Finnish artist Jani Leinonen received unexpected worldwide attention earlier this year as his sculpture, depicting a crucified McDonald sparked violent protests outside the Haifa Museum of Art in Israel on January 14th.
The sculpture, called “McJesus,” was included in an exhibition called Sacred Goods, that was meant to be a critique of society’s capitalistic culture. The sculpture had been up already since August 2018 and shown in other countries without any incidents. Violent clashes broke out between Christian protesters and the police, after a molotov cocktail was thrown at the museum and the protesters tried to storm their way in to remove the work.
The Sacred Goods exhibition, which focuses on contemporary artists’ responses to issues of religion and faith in consumer society, also featured other provocative works depicting Jesus and the Virgin Mary as Ken and Barbie dolls.
The Israeli Culture Minister Miri Regev demanded censorship of the sculpture and threatened to cut state funds for the museum, however the Israel’s justice ministry argued she has no such authority.
The museum told the Times of Israel that it condemned the violence that broke out in protest of the sculpture.
“A discourse about art, however complex it may be, must not spill over into violent territory and must be respected — even in charged situations,” the museum’s director Nissim Tal said.
Eventually, the Haifa Museum was forced to remove the sculpture before the end of the exhibition, whereas no other works considered provocative were removed.
This February Finnish artist Jani Leinonen turns the over 500 year old barn Stalla Madulain in Switzerland, into a breath-taking chapel of light and offers the viewers almost a transcendental experience.
The art pilgrims of the world have a new destination in Switzerland as Jani Leinonen’s Chapel of Remorse plugs into the same pious energies of art sanctums such as Ellsworth Kelly’s Austin in Blanton Museum, Olafur Eliasson’s Rainbow Panorama in Aarhus and Rothko Chapel in Houston.
Leinonen has harnessed the barn’s old features, the arched windows, the cathedral-like hight, and in collaboration with the worlds best glass blowers in Munich, converts the space into a dramatic yet serene spectacle of light. Given the stained glass technique’s association with religion Leinonen’s chapel does convey a sense of divinity, but the space feels no more like a house of god than it does a place of worship to the sun, nature or humanity.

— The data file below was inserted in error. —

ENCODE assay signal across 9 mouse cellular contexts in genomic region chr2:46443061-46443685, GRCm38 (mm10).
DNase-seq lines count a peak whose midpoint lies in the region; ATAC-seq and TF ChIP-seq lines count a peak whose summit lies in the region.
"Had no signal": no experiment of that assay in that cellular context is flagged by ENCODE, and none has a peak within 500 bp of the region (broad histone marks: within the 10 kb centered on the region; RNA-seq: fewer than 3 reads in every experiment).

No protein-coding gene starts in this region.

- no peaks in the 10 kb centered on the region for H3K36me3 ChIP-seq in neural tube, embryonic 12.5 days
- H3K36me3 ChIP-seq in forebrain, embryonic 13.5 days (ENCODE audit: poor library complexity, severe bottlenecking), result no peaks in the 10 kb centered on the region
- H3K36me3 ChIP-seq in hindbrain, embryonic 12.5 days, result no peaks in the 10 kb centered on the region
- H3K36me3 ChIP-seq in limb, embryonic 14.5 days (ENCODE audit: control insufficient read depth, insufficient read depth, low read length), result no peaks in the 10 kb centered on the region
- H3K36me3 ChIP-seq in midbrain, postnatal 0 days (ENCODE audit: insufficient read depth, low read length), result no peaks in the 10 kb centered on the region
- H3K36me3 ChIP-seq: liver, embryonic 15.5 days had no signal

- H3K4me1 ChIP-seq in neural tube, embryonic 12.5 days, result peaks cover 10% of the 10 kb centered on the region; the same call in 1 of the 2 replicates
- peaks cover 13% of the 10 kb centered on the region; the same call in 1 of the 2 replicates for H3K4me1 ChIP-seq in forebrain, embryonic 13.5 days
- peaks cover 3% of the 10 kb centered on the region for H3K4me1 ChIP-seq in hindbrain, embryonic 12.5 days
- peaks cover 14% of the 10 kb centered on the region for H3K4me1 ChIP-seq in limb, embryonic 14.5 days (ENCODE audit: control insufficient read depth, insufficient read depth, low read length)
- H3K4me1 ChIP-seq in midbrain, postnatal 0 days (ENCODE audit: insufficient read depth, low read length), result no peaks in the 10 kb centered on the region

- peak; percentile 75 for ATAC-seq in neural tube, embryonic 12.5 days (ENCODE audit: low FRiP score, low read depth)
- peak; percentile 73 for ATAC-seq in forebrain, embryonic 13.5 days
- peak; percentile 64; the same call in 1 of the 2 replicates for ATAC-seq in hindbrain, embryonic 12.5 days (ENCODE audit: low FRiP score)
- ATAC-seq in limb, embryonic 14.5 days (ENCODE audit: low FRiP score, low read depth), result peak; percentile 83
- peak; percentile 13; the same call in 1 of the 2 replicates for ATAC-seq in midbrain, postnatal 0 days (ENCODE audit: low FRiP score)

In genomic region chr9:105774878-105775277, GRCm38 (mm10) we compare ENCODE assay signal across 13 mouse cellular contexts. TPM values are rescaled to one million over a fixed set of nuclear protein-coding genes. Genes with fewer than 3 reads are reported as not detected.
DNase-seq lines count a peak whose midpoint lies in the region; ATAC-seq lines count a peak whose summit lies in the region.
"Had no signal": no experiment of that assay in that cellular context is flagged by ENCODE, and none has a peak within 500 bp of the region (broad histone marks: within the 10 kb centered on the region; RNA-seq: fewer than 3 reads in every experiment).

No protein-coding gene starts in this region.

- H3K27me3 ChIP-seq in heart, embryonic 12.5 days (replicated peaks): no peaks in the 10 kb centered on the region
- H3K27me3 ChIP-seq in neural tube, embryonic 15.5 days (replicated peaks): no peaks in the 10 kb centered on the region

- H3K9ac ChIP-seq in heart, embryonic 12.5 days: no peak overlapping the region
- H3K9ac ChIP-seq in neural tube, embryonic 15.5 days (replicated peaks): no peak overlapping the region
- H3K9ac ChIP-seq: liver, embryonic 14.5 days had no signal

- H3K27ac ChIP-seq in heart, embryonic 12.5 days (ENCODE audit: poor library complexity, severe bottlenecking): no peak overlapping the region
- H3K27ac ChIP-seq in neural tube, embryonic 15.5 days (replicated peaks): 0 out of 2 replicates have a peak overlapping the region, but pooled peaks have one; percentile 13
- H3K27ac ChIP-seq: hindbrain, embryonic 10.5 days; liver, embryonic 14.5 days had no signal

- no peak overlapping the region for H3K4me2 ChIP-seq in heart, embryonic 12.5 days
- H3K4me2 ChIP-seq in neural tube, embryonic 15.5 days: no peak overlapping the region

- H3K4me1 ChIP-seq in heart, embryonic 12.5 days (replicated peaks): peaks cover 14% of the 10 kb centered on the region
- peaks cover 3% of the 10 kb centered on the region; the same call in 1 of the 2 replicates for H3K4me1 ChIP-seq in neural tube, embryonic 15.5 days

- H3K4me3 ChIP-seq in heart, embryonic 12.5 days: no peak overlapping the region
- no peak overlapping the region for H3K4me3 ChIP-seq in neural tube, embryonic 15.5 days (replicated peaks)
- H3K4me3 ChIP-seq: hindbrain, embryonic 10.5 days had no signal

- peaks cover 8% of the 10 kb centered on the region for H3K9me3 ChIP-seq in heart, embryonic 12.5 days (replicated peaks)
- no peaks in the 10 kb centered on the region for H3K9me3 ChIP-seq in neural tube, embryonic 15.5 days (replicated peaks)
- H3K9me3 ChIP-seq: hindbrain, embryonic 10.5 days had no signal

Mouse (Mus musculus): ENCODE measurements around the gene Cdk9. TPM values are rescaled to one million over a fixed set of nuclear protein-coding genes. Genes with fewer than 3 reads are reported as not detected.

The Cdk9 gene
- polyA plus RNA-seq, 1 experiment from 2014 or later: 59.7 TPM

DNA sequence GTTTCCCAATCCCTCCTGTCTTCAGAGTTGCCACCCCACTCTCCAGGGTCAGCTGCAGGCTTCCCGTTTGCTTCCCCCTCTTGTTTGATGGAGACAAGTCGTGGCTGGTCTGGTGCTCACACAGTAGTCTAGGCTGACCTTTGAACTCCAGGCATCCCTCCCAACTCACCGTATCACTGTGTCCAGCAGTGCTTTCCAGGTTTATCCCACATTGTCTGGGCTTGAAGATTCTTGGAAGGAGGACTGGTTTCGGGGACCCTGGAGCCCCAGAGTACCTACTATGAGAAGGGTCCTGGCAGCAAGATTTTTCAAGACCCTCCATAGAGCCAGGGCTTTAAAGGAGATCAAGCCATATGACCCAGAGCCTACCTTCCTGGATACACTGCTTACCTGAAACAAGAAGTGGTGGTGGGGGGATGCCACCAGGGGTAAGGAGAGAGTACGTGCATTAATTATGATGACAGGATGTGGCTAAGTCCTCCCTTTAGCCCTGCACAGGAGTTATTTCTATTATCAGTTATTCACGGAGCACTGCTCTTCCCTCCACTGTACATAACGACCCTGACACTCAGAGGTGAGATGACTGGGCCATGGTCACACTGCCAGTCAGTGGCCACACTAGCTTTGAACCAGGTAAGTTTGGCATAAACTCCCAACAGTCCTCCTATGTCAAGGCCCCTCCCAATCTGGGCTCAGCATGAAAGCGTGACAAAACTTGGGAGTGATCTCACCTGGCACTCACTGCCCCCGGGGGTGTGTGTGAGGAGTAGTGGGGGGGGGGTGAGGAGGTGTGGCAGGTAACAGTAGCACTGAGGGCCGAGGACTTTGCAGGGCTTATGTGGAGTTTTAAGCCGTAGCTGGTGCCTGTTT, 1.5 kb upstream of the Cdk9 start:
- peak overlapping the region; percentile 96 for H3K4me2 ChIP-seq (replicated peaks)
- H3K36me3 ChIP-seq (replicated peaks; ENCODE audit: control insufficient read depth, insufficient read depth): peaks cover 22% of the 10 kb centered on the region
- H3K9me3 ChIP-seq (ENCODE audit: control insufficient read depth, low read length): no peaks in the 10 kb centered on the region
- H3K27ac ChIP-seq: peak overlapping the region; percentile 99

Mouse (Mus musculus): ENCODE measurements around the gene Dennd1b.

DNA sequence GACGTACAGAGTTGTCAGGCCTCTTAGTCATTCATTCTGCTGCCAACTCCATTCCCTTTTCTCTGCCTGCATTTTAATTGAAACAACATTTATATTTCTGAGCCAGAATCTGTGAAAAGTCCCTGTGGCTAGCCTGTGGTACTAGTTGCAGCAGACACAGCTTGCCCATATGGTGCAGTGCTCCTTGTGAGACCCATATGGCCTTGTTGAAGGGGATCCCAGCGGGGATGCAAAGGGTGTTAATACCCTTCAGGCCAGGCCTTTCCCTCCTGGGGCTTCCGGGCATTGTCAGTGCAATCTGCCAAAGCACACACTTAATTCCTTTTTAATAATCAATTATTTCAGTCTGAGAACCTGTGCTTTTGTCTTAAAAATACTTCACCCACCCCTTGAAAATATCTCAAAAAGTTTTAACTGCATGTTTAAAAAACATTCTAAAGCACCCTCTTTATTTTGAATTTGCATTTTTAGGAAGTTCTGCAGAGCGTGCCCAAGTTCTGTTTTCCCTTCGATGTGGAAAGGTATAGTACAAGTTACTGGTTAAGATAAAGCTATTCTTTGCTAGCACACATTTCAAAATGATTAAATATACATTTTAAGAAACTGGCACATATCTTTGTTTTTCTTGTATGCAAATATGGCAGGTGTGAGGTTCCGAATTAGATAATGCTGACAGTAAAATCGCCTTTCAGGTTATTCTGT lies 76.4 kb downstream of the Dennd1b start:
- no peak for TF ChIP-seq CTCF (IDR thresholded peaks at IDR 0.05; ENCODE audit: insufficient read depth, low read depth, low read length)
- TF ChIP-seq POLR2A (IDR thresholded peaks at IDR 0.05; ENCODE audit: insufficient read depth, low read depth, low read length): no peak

The exhibition will run through 16th February –16th March 2019.
Stalla Madulain is a three-storey barn from 1488. The two cousins Gian Tumasch Appenzeller and ChasperSchmidlin, both rooted in the Engadine, discovered the building and restored it slightly. In the very original rooms, which they remained cold without heaters, they have been showing art since 2014 by artists from the region of Graubünden or those who have been inspired by the Stalla and the Engadine.
Jani Leinonen’s beggar sign installation Anything Helps is included in the exhibition Far From Home – the last exhibition in a trilogy based on the ARoS museum’s collection.
The trilogy is intended to present alternative ideas as to how a museum can showcase and talk about relevant themes from our times through text, format, orchestration, and juxtaposition of works. The first exhibition, Out of the Darkness, 2014, thematised the structure and power of the great narratives, addressing the global challenges facing humanity. The second exhibition, No Man is an Island – The Satanic Verses, 2016, used the forceful political, economic, and cultural changes which Europe underwent at the time as a backdrop. Whereas the first exhibition was structured around a global perspective, the next had a specific geographical focus. Far From Home moves in with you – to the core of people’s mental sphere. From the global world to the individual’s experience of feeling at home in this world.
The closing date for Far From Home has not yet been decided.
The exhibition is inspired from an idea by Erlend G. Høyersten and is curated in collaboration with Erik Nørager Pedersen and Jakob Vengberg Sevel, both curators at ARoS Aarhus Art Museum
Zetterberg Gallery is pleased to announce that Aurora Reinhard is one of the five nominees for the Ars Fennica Award 2019, an award granted by the Henna and Pertti Niemistö Art Foundation (est. 1990).